Quality over quantity
Asked whether the military has an obligation to continue to provide employment for troops recruited during the height of War On Terror conflicts, Campbell said funding pressures demand that the Army keep the best and that commanders have a mission to identify who stays and goes, though the military has an obligation to take care of those who will have to leave.
“I’m worried about quality, not quantity,” said Campbell. “If people want to stay in, they have to stay motivated and meet standards.
“To go from 570,000 to 490,000 as planned, we’re doing that mostly through natural attrition. But we may come to a point where we have to make some very tough decisions and have soldiers leave involuntarily. We’re doing that with colonels right now with a RIF (reduction in force) board, but a very small number.”
However, Campbell said, the Army acknowledges that it owes soldiers who have problems related to deployments, especially medical issues, to take care of those issues as part of the soldiers’ transition process. He explained the “Soldier For Life” program as being aimed at building people who can handle stress as soldiers and throughout their lives after service.
Campbell acknowledged the problem of suicide in the Army, saying financial pressures causing family problems loom large, and that the Army needs to find and keep the best programs to help soldiers during the transition from service.
In May of this year, Army Chief of Staff Gen. Raymond T. Odierno stated that sexual assault prevention is the Army’s No. 1 priority. Asked if that could be construed by the public to mean that the Army’s No. 1 priority was no longer to fight and win the nation’s wars, Campbell said flatly, “No.”
“This is so vulgar to us,” he said, “that we have soldiers attacking other soldiers. We view it the same as the ‘insider threat’ our soldiers face in Afghanistan.
“Soldiers attacking other soldiers is so bad that if we don’t make it top priority, we’re not going to fix it.
“Gen. Odierno understands that the nation expects us to fight and win the nation’s wars. That’s why we have an Army. But when he said that sexual assault is our No. 1 priority, it was to get our leaders to understand how important and how bad this is.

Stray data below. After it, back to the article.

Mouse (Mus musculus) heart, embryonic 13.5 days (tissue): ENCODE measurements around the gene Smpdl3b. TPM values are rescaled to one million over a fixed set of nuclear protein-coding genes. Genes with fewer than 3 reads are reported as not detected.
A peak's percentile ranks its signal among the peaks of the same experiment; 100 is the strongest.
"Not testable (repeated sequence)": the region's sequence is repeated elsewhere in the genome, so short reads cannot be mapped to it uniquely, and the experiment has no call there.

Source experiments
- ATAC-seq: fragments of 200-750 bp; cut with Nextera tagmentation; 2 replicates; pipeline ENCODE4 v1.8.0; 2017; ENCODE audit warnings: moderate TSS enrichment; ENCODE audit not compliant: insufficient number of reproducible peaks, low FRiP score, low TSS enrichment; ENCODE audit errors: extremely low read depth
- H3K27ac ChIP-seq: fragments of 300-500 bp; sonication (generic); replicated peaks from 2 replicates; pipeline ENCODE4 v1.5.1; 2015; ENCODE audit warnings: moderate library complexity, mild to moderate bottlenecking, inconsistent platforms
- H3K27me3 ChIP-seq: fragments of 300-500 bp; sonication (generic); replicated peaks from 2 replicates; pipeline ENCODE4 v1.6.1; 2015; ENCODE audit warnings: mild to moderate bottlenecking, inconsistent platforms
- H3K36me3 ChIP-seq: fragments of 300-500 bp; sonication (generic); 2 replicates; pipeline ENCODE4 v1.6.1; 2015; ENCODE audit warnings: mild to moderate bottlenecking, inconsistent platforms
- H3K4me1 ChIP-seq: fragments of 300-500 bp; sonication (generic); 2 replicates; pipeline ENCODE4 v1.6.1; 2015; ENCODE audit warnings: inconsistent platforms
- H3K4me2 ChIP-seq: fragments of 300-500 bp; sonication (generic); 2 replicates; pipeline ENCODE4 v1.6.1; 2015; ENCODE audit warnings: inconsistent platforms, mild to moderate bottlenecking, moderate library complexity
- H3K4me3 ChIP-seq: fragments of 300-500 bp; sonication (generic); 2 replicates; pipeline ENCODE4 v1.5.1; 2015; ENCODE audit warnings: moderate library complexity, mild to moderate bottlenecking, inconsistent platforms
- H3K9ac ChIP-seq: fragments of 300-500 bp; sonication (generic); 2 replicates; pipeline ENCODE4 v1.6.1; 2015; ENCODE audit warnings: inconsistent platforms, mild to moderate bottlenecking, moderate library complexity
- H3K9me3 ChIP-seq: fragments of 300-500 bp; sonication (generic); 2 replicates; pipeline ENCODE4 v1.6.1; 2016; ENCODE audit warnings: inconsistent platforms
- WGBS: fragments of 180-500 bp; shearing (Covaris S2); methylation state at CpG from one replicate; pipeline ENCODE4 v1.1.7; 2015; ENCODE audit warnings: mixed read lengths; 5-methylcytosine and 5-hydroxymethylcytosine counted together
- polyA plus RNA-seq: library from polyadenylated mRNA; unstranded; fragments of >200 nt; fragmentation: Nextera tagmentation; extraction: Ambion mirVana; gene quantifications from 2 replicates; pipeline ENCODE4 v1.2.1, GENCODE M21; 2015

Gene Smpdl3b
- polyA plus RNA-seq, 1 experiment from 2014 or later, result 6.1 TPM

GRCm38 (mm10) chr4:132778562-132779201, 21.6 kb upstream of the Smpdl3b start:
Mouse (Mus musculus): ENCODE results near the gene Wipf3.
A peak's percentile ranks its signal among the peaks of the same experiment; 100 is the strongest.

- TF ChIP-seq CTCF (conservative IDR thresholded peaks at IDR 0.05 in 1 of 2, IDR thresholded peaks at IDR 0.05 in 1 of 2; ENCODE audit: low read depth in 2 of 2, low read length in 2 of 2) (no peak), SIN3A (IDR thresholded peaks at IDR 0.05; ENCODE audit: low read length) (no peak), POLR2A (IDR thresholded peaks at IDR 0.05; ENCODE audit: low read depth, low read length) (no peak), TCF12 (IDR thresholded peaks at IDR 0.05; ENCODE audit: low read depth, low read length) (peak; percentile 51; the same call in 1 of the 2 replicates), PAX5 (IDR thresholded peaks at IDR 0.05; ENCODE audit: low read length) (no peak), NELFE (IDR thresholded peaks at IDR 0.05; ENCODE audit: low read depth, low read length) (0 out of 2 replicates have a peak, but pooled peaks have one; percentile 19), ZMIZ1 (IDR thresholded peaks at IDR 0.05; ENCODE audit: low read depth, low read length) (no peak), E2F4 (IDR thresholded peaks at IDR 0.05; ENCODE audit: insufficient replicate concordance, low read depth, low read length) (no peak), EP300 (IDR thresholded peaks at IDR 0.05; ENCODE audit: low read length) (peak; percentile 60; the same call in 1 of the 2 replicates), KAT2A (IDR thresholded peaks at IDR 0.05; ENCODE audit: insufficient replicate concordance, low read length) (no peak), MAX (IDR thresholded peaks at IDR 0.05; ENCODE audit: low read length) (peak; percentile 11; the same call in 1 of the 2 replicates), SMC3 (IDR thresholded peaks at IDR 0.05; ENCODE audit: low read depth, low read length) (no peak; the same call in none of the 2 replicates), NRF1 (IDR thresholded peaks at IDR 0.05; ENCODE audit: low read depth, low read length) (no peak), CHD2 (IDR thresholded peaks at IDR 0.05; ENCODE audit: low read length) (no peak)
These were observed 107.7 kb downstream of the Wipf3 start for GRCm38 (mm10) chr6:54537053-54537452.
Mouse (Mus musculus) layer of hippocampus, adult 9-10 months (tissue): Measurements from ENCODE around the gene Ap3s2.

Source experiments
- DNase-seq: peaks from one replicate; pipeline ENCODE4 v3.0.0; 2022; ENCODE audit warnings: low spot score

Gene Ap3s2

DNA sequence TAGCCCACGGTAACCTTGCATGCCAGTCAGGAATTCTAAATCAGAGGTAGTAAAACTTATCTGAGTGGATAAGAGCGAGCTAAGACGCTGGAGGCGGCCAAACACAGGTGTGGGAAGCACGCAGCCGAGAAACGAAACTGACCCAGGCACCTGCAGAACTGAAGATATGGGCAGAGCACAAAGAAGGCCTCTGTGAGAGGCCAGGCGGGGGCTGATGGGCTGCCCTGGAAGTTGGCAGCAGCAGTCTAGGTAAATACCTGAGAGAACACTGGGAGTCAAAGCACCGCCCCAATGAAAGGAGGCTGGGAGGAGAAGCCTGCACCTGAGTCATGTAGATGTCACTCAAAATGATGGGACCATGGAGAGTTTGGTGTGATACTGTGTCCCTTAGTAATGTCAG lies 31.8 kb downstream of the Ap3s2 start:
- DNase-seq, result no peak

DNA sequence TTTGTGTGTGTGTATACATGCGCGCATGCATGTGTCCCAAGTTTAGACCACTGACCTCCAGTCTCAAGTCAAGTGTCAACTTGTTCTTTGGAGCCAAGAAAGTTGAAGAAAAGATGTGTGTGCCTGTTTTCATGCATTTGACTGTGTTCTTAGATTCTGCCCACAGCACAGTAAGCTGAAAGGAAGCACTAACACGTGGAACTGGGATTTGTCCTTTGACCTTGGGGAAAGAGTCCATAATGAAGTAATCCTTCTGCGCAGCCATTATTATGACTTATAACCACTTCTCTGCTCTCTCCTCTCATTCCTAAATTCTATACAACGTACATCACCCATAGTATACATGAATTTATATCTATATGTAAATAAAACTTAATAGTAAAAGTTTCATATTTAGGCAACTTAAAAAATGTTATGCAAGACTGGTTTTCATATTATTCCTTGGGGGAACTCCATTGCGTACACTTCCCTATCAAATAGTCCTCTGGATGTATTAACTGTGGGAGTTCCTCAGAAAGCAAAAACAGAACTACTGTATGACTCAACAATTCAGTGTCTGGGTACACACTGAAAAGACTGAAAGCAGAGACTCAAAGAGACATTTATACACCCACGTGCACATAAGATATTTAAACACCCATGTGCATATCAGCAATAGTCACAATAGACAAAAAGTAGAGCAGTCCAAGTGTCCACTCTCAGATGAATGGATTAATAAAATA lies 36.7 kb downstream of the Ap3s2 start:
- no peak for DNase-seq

“I don’t think our soldiers take this as a mixed message.”
'A higher standard'
Campbell said he doesn’t base any problem in the Army on how bad it is in comparison to other segments of society.
“Is sexual assault as bad (in the Army) as it is in colleges and universities?” he asked. “It doesn’t matter. Are suicides lower in the Army than on the civilian side? It doesn’t matter.
“We hold our soldiers to a higher standard. If we have an issue, we go after it, make sure we do what’s right. It’s in our DNA to go after problems.
“Some problems, like suicide,” he said, “it’s very frustrating, because we continue to go after it hard and we haven’t found a silver bullet to stop that.”
Asked how closely he tracks suicides, Campbell said, “Every day, every single suicide, all the details we know at that point. I see all of those, whether active, Guard or Reserve.
“We try to learn from that, understand the trends, try to take best practices from different posts.”
Beyond the ongoing effort, helped by researchers from top universities employing developments in science and technology, Campbell said, “In the end, what it gets down to is that our soldiers have to embrace this, and engaged leaders have to understand every single thing about our soldiers — financial problems, where they live, alcohol problems, all of it.
“When the red lines come up, we have to get them help.”